Opensource renderengine..support?


(system) #1

Hi,
I saw this on cgchannel.com:
http://renderedrealities.net/portfolio/renderbitch.html
Looks nice. It’s opensource too (free!).
Can anyone perhaps make an export-script for it…just for testing. I’ve tried it myself (never coded in python before :)) but I didn’t get it.
How can i get all vertices in an object?

MiGa


(MatrixNAN) #2

Are you Running Windows because I was trying to write a Makefile for Linux for Render. Bitch catchy name. “What are you doing Honey?” “I am rendering Bitch!” lol that was bad. Never would call Honey that.

Cheers,
Nate Nesler

Oh side note included the GL libraries for the make but the build instructions must not find -lGL and -lGLU enough anyother options I should use for Linking?


(rndrdbrian) #3

Hey, I have just opened up one of the RenderBitch demo scene files. Looks like I should be able to adapt my X-Plane export script to export to RenderBitch!

Seems a pretty simple file format.

I’ll let you know how I get on!

brian


(rndrdbrian) #4

Well, I nearly have an alpha version of the export code working.

(by alpha I mean that it can only export one single object!)

Just a couple of tweaks needed!

watch this space!

brian


(infinder) #5

I’m watching every single post about that theme.

Stamatis


(system) #6

Yeah, that’s cool!

Hope to test something soon!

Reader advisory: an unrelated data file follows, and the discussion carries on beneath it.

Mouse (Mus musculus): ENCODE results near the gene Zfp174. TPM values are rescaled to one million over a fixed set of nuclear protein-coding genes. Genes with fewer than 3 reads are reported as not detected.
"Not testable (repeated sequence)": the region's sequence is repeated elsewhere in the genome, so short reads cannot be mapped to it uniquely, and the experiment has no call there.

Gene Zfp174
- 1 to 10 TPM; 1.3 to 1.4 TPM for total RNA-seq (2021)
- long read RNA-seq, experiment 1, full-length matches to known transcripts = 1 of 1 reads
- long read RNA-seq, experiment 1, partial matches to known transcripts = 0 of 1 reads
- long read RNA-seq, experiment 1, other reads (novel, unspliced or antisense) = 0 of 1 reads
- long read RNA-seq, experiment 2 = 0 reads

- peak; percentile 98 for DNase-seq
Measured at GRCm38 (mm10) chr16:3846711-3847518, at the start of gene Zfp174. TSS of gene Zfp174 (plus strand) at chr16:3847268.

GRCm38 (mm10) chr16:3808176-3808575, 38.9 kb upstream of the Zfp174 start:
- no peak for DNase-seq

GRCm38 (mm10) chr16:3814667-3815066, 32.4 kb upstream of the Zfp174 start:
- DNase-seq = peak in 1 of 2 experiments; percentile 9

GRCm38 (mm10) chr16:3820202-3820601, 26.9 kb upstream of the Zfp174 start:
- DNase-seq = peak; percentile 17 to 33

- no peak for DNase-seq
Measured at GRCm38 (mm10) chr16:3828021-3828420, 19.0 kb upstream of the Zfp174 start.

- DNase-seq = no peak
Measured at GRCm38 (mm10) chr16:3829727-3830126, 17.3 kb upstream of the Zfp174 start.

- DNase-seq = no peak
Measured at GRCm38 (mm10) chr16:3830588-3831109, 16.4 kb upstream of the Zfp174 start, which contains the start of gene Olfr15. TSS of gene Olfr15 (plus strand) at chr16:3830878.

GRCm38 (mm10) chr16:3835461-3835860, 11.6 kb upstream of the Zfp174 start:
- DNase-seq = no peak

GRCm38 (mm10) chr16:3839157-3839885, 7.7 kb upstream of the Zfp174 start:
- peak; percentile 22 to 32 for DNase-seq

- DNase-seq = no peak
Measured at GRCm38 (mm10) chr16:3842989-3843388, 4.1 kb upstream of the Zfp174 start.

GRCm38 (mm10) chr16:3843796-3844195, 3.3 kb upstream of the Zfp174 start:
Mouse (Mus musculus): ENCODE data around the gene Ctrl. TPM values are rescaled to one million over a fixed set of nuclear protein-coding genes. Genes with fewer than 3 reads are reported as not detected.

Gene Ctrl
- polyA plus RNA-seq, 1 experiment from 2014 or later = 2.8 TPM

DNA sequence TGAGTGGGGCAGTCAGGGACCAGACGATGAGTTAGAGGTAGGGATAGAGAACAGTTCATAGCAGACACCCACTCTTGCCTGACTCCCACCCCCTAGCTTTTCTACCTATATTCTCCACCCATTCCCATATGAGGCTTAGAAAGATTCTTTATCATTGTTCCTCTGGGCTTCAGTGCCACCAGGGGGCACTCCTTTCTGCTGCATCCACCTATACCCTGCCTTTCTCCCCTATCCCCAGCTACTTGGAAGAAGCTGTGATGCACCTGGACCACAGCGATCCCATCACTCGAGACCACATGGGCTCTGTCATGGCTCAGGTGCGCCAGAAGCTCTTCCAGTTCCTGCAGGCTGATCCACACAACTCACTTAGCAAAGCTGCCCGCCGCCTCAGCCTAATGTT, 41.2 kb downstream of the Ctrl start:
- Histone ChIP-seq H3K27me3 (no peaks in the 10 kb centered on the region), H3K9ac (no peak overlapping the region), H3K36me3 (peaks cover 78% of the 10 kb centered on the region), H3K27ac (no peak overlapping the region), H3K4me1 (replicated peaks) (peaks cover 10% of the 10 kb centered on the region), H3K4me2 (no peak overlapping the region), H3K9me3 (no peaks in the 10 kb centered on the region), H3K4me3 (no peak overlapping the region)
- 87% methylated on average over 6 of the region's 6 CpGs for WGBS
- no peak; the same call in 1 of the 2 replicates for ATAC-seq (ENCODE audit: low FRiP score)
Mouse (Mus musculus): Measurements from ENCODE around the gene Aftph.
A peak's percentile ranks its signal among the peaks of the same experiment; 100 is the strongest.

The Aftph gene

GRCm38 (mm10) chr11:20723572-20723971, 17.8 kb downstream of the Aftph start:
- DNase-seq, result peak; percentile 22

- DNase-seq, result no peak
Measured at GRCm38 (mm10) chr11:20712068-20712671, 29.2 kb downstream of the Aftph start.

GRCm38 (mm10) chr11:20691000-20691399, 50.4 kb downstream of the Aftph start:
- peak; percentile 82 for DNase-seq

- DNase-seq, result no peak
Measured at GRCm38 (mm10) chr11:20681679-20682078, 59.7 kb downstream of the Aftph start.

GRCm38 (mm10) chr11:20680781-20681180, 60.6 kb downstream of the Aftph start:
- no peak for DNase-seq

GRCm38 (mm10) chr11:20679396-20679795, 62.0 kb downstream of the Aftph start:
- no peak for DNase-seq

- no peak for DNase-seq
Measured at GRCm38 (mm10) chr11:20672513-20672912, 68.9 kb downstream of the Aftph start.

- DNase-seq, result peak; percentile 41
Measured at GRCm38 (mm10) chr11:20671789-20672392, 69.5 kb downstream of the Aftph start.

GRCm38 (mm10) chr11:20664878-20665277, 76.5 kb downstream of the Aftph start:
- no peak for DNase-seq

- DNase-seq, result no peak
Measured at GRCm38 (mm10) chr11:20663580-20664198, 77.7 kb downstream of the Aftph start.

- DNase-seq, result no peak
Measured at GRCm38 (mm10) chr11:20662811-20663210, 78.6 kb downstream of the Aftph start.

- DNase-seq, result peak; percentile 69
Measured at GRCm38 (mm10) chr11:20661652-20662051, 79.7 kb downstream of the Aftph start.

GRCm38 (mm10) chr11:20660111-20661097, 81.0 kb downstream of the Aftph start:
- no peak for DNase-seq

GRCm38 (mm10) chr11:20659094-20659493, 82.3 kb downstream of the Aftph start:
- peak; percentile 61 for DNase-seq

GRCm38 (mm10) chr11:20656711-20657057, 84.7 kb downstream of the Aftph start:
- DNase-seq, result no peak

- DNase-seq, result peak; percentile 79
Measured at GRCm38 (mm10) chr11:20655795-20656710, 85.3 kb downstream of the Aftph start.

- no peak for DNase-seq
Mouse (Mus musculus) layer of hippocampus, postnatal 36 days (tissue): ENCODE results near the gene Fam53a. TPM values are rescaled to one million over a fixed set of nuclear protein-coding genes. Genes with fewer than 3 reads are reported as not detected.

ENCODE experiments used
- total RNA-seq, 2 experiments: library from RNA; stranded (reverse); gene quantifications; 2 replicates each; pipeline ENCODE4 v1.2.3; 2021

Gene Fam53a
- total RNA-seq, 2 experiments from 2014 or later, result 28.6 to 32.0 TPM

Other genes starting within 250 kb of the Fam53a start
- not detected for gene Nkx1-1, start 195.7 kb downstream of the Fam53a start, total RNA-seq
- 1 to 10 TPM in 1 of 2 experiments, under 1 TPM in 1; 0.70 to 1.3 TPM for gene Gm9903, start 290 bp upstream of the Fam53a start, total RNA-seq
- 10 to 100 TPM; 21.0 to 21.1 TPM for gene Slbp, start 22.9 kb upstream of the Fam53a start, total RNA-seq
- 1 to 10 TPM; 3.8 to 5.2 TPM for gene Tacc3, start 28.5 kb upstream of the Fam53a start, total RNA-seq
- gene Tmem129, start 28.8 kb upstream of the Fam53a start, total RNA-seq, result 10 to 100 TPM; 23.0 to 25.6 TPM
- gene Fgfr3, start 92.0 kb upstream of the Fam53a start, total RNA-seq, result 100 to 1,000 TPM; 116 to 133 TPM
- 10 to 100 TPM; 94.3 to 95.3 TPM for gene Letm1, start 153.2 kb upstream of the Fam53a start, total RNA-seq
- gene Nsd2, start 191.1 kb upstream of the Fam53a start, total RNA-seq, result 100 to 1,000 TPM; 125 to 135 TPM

Can’t wait to see something rendered

MiGa


(rndrdbrian) #7

Just to let you all know how I am getting on.

I have stumbled into one problem.

The file format for RenderB*tch seems to want a single list of each and every vertex in every object in the scene.

The objects in the scene are then made by referencing the vertex index.

I’m not sure how I would do this, unless you manually join every object together in blender, then export. Then there will be the difficulty of accessing the material of each object, as you would have to be using multiple materials assigned to the new “grouped” object.

Hmmm… It may be possible to construct a list of the vertices, and then work out the correct vertex index by storing the number of vertices of each object in a list.

Then, to calculate the correct vertex indices for the 3rd object, for example, the correct vertex index will be the original vertex index + number of vertices in object 1 + number of vertices in object 2.

Does this sound reasonable? Has anyone else written code to do this that they might share with me?

cheers

brian


(macke) #8

If I understand you correctly, you say you need to sort all the verts into one list, all the verts in a scene that is. Correct?

Anyhow, if so, simply add a stop sign or something so you know where one object stops and the next begins. In this example however, things are done wacky, I have no time for explaining it very well in code so the crappy sample will have to do.


list = []

if not len(list):
    i = 0
    list.append('%d' % i)
    i += 1

for v in mesh.verts:
    list.append(v)
    if len(mesh.verts) == v.index:
        list.append('%d' % i)
        i += 1

I’d say using a class object or something that stores the name of the mesh and other info and using that as ‘stop sign’ would be more clever as that would limit things to one list.

Another way of doing it would be storing a list which holds info about the sequences that makes up a list of verts in a scene. Perhaps looking like this:


sequence_list = []

sequence_to_store = len(mesh.verts)

if not len(sequence_list):
    a = [0, sequence_to_store-1]